Researchers at the UR Medical Center have shown, through researching how canaries create certain brain cells and working with mice, that stem-cell therapy may someday be used to help treat Huntington’s disease. This new finding was published on Sept. 20 in a paper in the Journal of Clinical Investigation.

Huntington’s is a disorder that results from a defective gene that kills important brain cells called medium spiny neurons. The disease is fatal and has no known treatments or cures.

One of the lead authors was Research Assistant Professor of Neural Molecular Medicine and Gene Therapy Abdellatif Benraiss, Ph.D.

Professor of Neurology, Neurosurgery and Pediatrics and Chief of the Division of Cell and Gene Therapy, Steven Goldman, M.D., Ph.D., is the lead author of the study. He has done considerable research over the past 20 years on brain cells, a field of study known as neurogenesis. He found that when a canary learns a new song, new brain cells are produced; these brain cells are the ones that are destroyed in patients with Huntington’s. By learning how the cells are developed in canaries, researchers hope to be able to learn how to regenerate them in humans.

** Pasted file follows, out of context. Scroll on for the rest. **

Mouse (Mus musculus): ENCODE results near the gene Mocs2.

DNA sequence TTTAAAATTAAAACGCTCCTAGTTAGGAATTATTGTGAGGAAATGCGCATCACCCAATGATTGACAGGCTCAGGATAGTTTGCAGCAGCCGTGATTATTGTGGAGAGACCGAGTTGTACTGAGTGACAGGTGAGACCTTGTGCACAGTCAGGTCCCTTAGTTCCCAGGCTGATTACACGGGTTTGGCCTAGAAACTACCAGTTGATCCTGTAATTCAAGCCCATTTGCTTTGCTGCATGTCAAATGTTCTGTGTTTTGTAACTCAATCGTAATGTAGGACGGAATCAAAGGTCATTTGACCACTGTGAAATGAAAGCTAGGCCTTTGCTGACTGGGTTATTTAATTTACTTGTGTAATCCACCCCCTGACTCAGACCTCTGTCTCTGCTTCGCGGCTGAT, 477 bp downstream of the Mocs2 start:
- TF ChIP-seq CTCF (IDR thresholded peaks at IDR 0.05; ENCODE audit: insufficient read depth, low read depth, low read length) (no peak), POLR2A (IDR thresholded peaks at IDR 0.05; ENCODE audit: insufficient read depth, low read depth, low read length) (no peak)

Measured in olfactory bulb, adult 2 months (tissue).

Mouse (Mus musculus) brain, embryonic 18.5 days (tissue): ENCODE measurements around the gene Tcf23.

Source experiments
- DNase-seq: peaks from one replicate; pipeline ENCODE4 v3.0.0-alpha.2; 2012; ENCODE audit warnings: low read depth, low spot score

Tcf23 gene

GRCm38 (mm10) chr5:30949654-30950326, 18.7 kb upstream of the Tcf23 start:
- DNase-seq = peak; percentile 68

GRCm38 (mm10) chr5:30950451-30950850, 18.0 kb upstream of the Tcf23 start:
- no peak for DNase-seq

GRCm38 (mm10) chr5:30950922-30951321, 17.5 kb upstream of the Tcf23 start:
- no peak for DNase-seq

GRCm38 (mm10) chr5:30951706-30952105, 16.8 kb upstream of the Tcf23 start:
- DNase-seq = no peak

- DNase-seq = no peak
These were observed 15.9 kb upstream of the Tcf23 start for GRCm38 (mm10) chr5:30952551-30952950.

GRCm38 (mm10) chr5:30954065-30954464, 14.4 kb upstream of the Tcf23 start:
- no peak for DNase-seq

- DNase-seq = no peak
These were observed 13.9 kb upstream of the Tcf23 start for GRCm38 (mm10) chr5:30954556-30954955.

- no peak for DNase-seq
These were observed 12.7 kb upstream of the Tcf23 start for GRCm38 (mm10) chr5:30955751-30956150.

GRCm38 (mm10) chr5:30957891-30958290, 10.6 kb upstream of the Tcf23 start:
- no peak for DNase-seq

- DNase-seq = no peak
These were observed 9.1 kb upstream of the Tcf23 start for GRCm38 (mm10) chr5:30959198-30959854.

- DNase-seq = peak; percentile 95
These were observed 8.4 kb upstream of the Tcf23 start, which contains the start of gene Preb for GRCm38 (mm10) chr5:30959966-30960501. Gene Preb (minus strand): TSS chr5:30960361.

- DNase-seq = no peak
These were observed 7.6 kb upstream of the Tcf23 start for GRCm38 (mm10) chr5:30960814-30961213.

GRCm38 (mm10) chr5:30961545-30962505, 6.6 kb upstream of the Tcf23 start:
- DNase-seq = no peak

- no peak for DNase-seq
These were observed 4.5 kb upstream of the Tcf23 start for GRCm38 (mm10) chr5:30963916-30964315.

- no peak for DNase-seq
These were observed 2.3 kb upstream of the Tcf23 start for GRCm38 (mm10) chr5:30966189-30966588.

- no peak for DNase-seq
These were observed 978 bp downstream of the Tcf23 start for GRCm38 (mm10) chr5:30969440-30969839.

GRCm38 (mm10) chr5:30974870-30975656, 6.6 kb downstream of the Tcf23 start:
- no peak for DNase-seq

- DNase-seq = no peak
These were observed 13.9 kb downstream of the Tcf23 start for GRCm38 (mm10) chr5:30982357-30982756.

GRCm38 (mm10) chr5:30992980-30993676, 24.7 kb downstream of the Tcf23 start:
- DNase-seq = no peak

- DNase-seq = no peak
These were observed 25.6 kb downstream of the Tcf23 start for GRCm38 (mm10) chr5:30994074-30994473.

Goldman implemented the process and molecular signaling of canary brain cell growth in mice that were affected by a form of Huntington’s using stem cells and gene therapy. The stem cells were suffused with certain genes, Noggin and BDNF (brain-derived neurotrophic factor), that helped direct their development into medium spiny neurons. The mice that were treated with the stem-cell therapy had considerably longer and healthier life spans and also had significantly more usable medium spiny neurons than the mice that were not treated.

Goldman hopes to potentially use this approach to treat patients. These treatments are being studied at the University, which houses a Huntington’s Disease Center of Excellence and is the base for the Huntington Study Group.

Friedlander is a member of

the class of 2010.



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